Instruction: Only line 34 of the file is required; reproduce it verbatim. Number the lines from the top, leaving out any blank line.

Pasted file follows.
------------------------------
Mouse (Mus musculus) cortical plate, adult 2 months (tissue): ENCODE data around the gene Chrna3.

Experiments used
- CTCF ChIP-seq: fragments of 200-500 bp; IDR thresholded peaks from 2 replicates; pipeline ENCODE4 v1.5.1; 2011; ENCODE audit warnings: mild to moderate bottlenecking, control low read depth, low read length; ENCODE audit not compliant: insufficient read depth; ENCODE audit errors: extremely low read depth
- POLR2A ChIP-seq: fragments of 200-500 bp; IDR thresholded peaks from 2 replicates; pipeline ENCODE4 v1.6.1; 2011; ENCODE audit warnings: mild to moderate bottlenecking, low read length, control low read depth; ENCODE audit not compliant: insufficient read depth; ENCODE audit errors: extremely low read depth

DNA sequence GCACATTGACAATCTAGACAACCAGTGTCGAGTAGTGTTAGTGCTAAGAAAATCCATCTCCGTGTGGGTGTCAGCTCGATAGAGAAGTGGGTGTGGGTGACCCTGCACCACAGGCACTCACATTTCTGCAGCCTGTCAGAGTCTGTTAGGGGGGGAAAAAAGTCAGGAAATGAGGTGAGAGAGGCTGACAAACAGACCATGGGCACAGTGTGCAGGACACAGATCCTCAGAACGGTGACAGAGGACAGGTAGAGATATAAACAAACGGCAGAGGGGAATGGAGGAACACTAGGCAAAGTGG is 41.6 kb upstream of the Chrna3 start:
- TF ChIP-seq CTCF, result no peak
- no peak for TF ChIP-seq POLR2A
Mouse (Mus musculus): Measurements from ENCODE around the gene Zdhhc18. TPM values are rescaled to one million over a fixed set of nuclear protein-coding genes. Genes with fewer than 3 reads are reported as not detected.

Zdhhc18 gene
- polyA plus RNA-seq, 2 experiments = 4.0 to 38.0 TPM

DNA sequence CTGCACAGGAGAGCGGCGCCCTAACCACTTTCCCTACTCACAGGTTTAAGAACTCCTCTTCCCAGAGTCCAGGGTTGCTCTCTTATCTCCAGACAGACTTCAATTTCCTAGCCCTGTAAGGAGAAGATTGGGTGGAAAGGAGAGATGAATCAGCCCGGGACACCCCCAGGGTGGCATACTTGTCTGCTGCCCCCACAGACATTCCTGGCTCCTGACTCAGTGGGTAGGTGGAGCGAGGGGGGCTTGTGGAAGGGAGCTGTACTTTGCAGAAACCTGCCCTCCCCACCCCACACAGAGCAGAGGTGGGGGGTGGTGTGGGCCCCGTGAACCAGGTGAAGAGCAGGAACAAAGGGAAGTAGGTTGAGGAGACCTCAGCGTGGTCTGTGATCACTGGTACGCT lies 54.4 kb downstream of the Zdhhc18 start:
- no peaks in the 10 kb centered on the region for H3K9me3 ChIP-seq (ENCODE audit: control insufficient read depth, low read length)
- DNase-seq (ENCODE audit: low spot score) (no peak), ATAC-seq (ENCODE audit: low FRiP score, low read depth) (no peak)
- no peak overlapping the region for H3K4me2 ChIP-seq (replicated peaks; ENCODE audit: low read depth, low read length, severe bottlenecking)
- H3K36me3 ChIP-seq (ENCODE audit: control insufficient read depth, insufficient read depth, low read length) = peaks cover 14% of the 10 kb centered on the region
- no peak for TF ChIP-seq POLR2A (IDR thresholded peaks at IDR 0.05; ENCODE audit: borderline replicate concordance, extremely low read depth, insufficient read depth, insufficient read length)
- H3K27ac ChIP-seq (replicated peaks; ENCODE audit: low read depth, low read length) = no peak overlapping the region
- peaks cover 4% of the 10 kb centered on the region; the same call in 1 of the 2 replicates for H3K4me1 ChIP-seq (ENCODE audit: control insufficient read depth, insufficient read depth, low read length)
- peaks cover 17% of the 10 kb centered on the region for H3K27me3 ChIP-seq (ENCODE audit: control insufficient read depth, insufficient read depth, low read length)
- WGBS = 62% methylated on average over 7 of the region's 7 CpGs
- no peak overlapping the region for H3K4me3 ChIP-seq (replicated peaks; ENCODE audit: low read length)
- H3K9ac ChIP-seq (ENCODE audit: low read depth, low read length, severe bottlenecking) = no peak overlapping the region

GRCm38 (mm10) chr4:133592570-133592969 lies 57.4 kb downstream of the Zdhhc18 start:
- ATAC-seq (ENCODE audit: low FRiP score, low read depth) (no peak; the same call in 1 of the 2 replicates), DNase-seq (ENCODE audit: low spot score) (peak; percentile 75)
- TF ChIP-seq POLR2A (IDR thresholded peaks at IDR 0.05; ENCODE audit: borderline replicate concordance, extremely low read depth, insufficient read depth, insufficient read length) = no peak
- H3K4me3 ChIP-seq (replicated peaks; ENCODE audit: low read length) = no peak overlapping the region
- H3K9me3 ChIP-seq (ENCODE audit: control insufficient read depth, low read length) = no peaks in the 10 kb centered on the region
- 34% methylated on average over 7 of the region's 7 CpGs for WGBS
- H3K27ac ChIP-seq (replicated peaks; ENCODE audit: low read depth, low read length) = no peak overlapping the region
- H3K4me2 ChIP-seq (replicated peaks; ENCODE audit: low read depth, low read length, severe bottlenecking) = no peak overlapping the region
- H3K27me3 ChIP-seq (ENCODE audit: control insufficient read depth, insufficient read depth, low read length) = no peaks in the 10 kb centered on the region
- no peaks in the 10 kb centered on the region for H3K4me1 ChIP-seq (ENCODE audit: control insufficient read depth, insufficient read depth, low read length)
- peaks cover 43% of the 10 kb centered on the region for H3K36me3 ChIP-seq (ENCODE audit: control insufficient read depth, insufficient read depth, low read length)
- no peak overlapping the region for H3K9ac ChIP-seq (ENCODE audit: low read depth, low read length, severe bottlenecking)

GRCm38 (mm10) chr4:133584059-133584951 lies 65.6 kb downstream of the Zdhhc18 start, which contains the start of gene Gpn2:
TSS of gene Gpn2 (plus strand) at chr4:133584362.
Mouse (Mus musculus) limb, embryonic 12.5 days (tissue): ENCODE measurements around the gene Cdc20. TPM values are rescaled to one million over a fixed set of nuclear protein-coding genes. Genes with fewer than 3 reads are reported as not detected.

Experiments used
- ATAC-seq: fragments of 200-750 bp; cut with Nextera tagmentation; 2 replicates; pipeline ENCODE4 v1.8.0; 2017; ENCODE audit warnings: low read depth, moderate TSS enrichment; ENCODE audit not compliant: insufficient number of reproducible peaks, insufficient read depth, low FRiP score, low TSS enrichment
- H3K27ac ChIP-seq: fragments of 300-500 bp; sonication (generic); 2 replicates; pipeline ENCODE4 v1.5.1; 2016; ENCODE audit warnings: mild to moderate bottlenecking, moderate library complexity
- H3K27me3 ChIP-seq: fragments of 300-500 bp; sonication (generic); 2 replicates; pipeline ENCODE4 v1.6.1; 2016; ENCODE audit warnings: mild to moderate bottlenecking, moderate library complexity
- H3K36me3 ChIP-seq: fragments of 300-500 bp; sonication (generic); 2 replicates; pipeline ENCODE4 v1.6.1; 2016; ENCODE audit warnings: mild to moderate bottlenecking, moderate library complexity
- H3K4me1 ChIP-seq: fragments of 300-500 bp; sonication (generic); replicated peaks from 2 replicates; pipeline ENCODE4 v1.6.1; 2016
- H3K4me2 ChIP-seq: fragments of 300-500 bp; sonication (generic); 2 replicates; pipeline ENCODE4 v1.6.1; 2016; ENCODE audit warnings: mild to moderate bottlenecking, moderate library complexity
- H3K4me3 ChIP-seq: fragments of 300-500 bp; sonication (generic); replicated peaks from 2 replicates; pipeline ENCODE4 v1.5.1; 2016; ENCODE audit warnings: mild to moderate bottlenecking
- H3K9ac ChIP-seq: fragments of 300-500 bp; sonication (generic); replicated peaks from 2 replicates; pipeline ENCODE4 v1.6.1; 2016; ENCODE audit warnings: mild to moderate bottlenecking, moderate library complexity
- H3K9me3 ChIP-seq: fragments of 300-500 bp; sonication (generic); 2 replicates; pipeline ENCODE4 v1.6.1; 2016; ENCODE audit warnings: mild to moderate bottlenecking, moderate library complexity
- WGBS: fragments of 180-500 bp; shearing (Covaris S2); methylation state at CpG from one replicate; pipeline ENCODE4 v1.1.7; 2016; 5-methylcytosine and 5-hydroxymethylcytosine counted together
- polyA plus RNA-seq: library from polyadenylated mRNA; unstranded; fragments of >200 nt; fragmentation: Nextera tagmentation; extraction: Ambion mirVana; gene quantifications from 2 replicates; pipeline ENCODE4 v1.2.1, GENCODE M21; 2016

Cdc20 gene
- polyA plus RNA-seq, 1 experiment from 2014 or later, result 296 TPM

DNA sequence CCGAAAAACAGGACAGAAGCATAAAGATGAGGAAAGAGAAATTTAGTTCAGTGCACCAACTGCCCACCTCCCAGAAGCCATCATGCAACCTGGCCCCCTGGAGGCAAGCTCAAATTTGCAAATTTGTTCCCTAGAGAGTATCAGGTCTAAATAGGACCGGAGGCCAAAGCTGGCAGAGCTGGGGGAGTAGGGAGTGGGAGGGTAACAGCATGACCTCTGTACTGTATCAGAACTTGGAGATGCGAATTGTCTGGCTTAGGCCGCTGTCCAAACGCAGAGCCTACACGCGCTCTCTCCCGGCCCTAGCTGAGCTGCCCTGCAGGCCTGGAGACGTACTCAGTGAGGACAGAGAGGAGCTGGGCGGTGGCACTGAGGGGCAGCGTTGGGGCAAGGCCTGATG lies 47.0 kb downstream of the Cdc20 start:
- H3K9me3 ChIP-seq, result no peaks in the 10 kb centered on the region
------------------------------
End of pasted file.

- no peak overlapping the region for H3K9ac ChIP-seq (ENCODE audit: low read depth, low read length, severe bottlenecking)